A joint project between Foreign Policy magazine and the Carnegie Endowment Fund for Peace put together the 2nd annual Failed States Index, ranking sixty countries in question, using twelve military, political and social indicators. Surprising that there are sixty of them, although the top twenty (or bottom twenty as it were) are the real concerns. The rest are "in danger" or "borderline". I agree with their opening sentence: "America is now threatened less by conquering states than we are by failing ones." The actual index is here.
The list is a who's who of unfree nations, the notable exception being China, and it confirms much of what we already know:
- Africa is a basket case. Thirteen of the twenty "critical" nations are on the African continent, and roughly half (24) of all African nations are on the list.
- Hugo Chavez is steering Venezuela to failure.
- Iraq and Afghanistan are ranked 4th and 11th, respectively. We have a ways to go.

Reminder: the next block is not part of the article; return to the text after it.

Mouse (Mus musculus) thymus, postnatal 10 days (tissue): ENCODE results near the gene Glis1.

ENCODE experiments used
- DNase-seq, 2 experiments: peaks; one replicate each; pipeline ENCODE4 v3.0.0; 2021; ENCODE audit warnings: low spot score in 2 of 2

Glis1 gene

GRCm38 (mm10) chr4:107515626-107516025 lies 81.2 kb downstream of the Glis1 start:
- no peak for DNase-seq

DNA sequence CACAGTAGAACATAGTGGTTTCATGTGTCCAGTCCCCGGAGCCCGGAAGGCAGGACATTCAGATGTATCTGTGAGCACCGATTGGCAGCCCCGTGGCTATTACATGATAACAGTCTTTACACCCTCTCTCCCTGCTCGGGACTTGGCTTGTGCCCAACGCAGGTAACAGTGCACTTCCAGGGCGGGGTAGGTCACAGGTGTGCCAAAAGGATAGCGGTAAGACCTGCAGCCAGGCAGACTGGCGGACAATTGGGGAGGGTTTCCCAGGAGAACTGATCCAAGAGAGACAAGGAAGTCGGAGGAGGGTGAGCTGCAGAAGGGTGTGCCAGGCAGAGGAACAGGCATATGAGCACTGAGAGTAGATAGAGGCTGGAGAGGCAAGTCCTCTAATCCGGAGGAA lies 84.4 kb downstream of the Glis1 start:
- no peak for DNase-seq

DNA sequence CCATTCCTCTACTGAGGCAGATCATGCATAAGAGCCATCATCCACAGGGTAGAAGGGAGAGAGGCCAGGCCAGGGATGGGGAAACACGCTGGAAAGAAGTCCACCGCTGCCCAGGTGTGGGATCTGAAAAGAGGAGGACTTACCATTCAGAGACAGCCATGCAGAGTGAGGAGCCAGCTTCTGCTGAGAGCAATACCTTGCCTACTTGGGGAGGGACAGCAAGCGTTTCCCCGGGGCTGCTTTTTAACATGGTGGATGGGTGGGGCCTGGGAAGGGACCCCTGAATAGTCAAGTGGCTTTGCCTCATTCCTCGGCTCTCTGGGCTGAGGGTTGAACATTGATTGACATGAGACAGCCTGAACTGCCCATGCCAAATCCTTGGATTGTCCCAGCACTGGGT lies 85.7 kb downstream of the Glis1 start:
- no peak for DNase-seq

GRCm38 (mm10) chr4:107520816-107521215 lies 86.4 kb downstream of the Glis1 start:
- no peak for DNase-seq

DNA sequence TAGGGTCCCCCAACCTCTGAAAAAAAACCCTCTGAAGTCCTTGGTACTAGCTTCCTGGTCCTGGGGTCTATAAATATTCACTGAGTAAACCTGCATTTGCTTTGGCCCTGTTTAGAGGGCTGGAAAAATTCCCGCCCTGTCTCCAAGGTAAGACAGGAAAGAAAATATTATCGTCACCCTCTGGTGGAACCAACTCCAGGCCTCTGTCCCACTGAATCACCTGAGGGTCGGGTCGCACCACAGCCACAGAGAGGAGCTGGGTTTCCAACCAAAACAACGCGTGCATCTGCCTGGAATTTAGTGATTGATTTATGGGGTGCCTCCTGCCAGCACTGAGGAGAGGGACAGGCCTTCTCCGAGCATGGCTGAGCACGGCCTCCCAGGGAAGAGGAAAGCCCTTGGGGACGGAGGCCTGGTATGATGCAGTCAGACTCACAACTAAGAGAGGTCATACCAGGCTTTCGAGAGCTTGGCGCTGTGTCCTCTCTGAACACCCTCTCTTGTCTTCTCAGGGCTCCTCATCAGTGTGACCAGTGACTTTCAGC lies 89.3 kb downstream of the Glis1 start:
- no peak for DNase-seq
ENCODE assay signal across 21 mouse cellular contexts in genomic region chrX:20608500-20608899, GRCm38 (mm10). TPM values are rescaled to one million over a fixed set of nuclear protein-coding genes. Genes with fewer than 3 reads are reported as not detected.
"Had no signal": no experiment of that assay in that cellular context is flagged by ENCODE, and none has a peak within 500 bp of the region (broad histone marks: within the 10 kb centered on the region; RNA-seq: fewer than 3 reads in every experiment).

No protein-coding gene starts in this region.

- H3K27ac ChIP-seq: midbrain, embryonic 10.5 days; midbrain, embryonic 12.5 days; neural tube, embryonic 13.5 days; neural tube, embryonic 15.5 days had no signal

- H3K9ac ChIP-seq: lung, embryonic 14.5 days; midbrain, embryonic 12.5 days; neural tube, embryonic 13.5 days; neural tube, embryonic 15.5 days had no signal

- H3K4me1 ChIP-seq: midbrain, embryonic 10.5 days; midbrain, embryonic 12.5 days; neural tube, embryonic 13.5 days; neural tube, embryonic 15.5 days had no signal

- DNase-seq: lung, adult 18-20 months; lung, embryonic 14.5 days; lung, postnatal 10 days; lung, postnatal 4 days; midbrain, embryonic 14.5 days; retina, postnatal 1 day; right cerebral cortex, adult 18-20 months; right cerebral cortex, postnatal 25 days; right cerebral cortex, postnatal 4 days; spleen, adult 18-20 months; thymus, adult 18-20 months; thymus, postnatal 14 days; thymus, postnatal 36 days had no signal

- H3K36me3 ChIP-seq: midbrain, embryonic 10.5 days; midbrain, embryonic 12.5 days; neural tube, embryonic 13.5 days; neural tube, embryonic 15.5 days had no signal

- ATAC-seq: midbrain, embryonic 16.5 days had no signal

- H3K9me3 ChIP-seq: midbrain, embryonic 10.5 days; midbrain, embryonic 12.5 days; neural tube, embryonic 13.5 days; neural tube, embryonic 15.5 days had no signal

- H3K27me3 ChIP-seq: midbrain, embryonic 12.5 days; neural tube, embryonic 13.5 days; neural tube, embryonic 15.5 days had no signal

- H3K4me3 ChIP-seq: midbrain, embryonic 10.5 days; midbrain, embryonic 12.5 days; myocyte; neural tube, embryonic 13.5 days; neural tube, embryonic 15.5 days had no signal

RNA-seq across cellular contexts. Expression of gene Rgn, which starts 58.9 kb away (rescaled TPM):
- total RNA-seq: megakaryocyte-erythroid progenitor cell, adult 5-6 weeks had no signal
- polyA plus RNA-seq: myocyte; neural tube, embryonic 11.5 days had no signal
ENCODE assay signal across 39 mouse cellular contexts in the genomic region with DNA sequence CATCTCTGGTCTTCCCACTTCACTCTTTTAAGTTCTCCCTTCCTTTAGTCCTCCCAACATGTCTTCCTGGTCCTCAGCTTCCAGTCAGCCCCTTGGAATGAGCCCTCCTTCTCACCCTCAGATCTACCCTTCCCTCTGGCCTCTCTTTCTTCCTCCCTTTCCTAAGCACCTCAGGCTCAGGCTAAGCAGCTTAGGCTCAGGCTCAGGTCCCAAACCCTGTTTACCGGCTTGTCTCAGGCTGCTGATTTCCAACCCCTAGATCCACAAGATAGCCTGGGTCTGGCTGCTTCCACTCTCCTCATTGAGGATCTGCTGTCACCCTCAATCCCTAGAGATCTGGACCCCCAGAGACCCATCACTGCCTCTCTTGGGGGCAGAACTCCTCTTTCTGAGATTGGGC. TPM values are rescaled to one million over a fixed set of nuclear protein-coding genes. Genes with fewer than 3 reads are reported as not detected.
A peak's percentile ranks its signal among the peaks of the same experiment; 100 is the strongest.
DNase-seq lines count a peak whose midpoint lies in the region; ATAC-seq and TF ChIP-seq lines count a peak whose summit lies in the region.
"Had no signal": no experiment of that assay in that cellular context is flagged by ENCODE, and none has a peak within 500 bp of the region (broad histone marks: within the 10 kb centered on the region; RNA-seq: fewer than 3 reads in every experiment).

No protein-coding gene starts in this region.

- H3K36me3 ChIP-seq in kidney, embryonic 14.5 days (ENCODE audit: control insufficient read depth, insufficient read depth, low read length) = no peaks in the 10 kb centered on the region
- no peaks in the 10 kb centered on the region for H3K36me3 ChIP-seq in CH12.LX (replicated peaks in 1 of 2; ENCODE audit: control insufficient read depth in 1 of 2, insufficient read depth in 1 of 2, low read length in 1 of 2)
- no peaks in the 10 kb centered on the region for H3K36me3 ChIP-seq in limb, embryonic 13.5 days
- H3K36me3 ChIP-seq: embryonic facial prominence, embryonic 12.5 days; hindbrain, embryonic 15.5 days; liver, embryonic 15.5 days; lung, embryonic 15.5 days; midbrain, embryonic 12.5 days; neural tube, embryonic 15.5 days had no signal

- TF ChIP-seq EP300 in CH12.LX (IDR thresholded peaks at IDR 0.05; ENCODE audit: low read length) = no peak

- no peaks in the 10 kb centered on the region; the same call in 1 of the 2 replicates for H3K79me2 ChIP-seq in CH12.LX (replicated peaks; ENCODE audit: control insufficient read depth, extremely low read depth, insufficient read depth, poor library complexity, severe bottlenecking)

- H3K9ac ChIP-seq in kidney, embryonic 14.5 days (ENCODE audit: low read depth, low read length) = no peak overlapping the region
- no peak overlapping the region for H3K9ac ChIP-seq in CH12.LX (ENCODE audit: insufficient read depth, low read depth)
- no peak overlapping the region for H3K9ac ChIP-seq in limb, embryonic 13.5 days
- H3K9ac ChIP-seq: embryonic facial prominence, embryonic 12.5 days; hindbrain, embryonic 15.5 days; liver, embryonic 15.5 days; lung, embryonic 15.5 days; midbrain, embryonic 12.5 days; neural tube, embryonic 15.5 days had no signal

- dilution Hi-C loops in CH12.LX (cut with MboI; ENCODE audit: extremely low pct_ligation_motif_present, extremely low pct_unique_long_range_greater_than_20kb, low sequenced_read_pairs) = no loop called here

- Bosnia-Herzegovina is the only western European nation on the list.
- Middle Eastern nations include Iraq, Yemen, Syria, Lebanon, Egypt, Saudi Arabia, Turkey, Bahrain and Iran. The only ones off the list are Israel, Jordan, Kuwait and a few no-name desert countries.
- 27 of the 60 failed states are Muslim majority or Muslim plurality (based on the CIA Fact Book).
- Libya and Bolivia are not on the list, which is a bit of a surprise.
Anyways, the index is another tool which helps quantify the states of the nations. Other useful indices include the Human Development Index, civil liberties and political rights by Freedom House, the Index of Economic Freedom, the Corruption Perceptions Index by Transparency International, the Press Freedom Index by Reporters Sans Frontieres.